(This article belongs to the Special Issue Insights in Multiple Sclerosis (MS) and Neuroimmunology)
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14 pages, 6771 KiB  
Article
Uncovering Novel Extracellular Matrix Transcriptome Alterations in Lesions of Multiple Sclerosis
by Erin Laurel Stephenson, Rajiv William Jain, Samira Ghorbani, Rianne Petra Gorter, Charlotte D’Mello and Voon Wee Yong
Int. J. Mol. Sci. 2024, 25(2), 1240; https://doi.org/10.3390/ijms25021240 - 19 Jan 2024
Cited by 1 | Viewed by 929
Abstract
The extracellular matrix (ECM) of the central nervous system (CNS) is an interconnected network of proteins and sugars with critical roles in both homeostasis and disease. In neurological diseases, excessive ECM deposition and remodeling impact both injury and repair. CNS lesions of multiple [...] Read more.
The extracellular matrix (ECM) of the central nervous system (CNS) is an interconnected network of proteins and sugars with critical roles in both homeostasis and disease. In neurological diseases, excessive ECM deposition and remodeling impact both injury and repair. CNS lesions of multiple sclerosis (MS), a chronic inflammatory and degenerative disease, cause prominent alterations of the ECM. However, there are a lack of data investigating how the multitude of ECM members change in relation to each other and how this affects the MS disease course. Here, we evaluated ECM changes in MS lesions compared to a control brain using databases generated in-house through spatial mRNA-sequencing and through a public resource of single-nucleus RNA sequencing previously published by Absinta and colleagues. These results underline the importance of publicly available datasets to find new targets of interest, such as the ECM. Both spatial and public datasets demonstrated widespread changes in ECM molecules and their interacting proteins, including alterations to proteoglycans and glycoproteins within MS lesions. Some of the altered ECM members have been described in MS, but other highly upregulated members, including the SPARC family of proteins, have not previously been highlighted. SPARC family members are upregulated in other conditions by reactive astrocytes and may influence immune cell activation and MS disease course. The profound changes to the ECM in MS lesions deserve more scrutiny as they impact neuroinflammation, injury, and repair. Full article
(This article belongs to the Special Issue Insights in Multiple Sclerosis (MS) and Neuroimmunology)
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17 pages, 1686 KiB  
Article
Serum Reactive Antibodies against the N-Methyl-D-Aspartate Receptor NR2 Subunit—Could They Act as Potential Biomarkers?
by Maria S. Hadjiagapiou, George Krashias, Christina Christodoulou, Marios Pantzaris and Anastasia Lambrianides
Int. J. Mol. Sci. 2023, 24(22), 16170; https://doi.org/10.3390/ijms242216170 - 10 Nov 2023
Viewed by 975
Abstract
Synaptic dysfunction and disrupted communication between neuronal and glial cells play an essential role in the underlying mechanisms of multiple sclerosis (MS). Earlier studies have revealed the importance of glutamate receptors, particularly the N-methyl-D-aspartate (NMDA) receptor, in excitotoxicity, leading to abnormal synaptic transmission [...] Read more.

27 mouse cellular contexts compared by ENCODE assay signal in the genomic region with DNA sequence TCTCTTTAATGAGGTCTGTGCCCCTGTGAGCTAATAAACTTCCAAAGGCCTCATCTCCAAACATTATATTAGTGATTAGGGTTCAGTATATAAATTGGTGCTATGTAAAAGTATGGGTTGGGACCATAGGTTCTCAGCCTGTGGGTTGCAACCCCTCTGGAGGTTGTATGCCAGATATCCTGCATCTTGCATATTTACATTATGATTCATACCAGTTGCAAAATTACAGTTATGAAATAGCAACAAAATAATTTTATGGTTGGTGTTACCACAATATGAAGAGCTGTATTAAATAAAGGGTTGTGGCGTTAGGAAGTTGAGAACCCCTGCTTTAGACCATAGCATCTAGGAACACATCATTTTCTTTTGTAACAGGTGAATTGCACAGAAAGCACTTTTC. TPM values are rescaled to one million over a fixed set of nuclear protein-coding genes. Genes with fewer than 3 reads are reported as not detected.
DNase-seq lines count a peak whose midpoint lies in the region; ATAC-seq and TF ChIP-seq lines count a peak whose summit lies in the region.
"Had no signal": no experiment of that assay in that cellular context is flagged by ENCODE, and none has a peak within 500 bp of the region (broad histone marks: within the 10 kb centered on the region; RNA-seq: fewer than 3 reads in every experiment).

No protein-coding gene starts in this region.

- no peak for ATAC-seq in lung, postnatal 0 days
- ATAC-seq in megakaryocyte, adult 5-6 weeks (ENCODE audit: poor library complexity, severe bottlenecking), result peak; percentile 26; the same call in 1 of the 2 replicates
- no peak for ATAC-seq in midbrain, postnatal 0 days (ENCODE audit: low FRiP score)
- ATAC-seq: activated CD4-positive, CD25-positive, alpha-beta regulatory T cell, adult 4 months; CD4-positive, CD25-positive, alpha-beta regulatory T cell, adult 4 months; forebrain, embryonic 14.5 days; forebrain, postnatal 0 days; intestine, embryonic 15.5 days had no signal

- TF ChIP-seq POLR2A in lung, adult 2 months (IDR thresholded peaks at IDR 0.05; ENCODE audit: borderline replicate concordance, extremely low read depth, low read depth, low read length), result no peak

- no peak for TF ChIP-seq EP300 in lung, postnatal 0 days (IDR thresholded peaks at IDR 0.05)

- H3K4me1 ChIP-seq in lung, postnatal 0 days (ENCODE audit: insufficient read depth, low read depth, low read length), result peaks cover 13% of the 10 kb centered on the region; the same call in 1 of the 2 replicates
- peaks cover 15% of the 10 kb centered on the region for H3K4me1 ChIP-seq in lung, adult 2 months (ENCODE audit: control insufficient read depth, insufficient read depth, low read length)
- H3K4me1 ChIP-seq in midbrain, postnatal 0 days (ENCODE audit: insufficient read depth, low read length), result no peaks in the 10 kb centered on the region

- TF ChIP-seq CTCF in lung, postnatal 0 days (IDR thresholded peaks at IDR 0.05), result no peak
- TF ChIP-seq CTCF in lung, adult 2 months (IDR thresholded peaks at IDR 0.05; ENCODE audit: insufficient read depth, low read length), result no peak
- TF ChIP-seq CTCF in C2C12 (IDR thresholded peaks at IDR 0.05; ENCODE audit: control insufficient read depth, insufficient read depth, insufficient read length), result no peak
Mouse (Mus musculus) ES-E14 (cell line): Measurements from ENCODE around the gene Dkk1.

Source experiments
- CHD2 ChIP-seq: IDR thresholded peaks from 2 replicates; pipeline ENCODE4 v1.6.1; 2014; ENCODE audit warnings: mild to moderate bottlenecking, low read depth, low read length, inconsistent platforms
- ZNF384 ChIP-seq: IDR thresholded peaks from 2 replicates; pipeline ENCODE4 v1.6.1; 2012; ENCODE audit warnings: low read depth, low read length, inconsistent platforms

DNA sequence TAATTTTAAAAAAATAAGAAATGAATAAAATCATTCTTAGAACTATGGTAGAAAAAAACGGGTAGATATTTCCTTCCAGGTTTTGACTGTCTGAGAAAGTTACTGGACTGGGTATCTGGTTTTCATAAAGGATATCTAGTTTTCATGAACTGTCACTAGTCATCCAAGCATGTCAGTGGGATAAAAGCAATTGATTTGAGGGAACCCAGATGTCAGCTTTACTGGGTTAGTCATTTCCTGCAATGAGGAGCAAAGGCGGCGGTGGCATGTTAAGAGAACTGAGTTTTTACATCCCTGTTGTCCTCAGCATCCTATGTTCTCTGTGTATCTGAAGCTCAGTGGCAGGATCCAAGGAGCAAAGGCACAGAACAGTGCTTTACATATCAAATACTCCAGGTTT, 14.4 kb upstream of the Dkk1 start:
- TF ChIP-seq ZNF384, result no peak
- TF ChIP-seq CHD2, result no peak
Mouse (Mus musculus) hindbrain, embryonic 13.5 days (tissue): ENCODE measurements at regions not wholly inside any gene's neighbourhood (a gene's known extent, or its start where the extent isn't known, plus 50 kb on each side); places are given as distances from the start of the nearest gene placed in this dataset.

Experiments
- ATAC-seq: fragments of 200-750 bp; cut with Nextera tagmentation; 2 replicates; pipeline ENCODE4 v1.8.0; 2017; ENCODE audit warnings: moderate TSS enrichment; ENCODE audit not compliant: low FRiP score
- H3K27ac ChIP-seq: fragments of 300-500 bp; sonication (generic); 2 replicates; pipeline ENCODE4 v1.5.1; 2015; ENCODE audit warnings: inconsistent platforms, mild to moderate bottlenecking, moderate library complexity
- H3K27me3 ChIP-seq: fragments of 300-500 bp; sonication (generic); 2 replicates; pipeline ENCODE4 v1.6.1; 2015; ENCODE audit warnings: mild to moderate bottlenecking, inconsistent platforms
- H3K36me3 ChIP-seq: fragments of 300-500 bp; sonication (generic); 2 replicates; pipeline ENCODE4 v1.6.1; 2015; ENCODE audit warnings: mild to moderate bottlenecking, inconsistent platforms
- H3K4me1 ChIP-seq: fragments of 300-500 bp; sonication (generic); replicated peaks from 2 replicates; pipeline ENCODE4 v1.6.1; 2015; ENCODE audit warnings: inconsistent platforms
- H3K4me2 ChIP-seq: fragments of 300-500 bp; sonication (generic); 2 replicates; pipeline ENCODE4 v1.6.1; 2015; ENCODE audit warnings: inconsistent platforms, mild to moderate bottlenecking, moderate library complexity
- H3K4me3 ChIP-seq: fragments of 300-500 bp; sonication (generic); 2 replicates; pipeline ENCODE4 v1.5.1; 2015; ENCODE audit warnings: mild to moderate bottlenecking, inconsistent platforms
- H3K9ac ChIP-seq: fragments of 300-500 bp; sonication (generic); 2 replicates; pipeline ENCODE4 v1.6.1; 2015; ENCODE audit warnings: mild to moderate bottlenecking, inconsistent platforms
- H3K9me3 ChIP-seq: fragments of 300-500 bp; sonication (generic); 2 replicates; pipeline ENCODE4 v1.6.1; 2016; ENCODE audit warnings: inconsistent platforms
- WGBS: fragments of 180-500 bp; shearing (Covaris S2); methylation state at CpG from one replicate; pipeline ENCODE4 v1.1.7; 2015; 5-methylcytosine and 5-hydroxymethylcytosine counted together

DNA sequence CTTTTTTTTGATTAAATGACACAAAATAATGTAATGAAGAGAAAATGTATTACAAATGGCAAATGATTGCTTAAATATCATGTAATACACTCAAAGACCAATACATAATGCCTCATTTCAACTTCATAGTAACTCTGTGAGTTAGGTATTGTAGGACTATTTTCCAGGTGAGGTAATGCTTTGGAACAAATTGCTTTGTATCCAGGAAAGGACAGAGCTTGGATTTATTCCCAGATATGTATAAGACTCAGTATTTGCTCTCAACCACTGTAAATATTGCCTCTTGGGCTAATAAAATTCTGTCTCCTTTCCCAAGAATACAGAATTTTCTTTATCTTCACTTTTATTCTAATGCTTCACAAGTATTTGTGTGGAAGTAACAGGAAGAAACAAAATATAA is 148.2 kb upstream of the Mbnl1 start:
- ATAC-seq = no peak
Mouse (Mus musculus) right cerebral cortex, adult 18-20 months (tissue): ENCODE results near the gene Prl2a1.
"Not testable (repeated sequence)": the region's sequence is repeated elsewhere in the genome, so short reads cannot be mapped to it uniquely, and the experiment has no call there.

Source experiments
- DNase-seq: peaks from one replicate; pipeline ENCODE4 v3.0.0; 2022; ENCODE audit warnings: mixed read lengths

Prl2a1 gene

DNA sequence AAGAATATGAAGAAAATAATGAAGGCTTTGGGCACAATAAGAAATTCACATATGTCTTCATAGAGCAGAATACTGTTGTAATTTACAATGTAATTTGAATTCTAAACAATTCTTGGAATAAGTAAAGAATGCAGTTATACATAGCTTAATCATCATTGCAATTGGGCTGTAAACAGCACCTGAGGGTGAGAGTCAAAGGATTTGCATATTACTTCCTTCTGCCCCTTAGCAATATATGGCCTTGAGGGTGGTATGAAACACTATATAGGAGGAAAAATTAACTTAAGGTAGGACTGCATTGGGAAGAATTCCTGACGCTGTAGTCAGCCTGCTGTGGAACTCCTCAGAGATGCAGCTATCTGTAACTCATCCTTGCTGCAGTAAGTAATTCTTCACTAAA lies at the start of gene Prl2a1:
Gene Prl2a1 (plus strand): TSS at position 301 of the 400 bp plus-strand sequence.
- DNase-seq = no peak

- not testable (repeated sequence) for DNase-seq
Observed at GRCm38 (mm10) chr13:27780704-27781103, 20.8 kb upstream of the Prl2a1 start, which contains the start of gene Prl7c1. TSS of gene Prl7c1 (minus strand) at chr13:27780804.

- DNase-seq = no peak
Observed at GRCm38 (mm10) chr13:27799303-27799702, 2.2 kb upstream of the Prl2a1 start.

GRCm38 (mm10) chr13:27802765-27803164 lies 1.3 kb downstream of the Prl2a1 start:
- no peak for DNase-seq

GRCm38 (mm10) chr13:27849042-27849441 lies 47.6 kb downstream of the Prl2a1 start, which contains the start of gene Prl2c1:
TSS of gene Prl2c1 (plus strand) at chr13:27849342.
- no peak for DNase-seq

Synaptic dysfunction and disrupted communication between neuronal and glial cells play an essential role in the underlying mechanisms of multiple sclerosis (MS). Earlier studies have revealed the importance of glutamate receptors, particularly the N-methyl-D-aspartate (NMDA) receptor, in excitotoxicity, leading to abnormal synaptic transmission and damage of neurons. Our study aimed to determine whether antibodies to the NR2 subunit of NMDAR are detected in MS patients and evaluate the correlation between antibody presence and clinical outcome. Furthermore, our focus extended to examine a possible link between NR2 reactivity and anti-coagulant antibody levels as pro-inflammatory molecules associated with MS. A cross-sectional study was carried out, including 95 patients with MS and 61 age- and gender-matched healthy controls (HCs). The enzyme-linked immunosorbent assay was used to detect anti-NR2 antibodies in serum samples of participants along with IgG antibodies against factor (F)VIIa, thrombin, prothrombin, FXa, and plasmin. According to our results, significantly elevated levels of anti-NR2 antibodies were detected in MS patients compared to HCs (p < 0.05), and this holds true when we compared the Relapsing-Remitting MS course with HCs (p < 0.05). A monotonically increasing correlation was found between NR2 seropositivity and advanced disability (rs = 0.30; p < 0.01), anti-NR2 antibodies and disease worsening (rs = 0.24; p < 0.05), as well as between antibody activity against NR2 and thrombin (rs = 0.33; p < 0.01). The presence of anti-NR2 antibodies in MS patients was less associated with anti-plasmin IgG antibodies [OR:0.96 (95%CI: 0.92–0.99); p < 0.05]; however, such an association was not demonstrated when analyzing only RRMS patients. In view of our findings, NR2-reactive antibodies may play, paving the way for further research into their potential as biomarkers and therapeutic targets in MS. Full article
(This article belongs to the Special Issue Insights in Multiple Sclerosis (MS) and Neuroimmunology)
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12 pages, 1649 KiB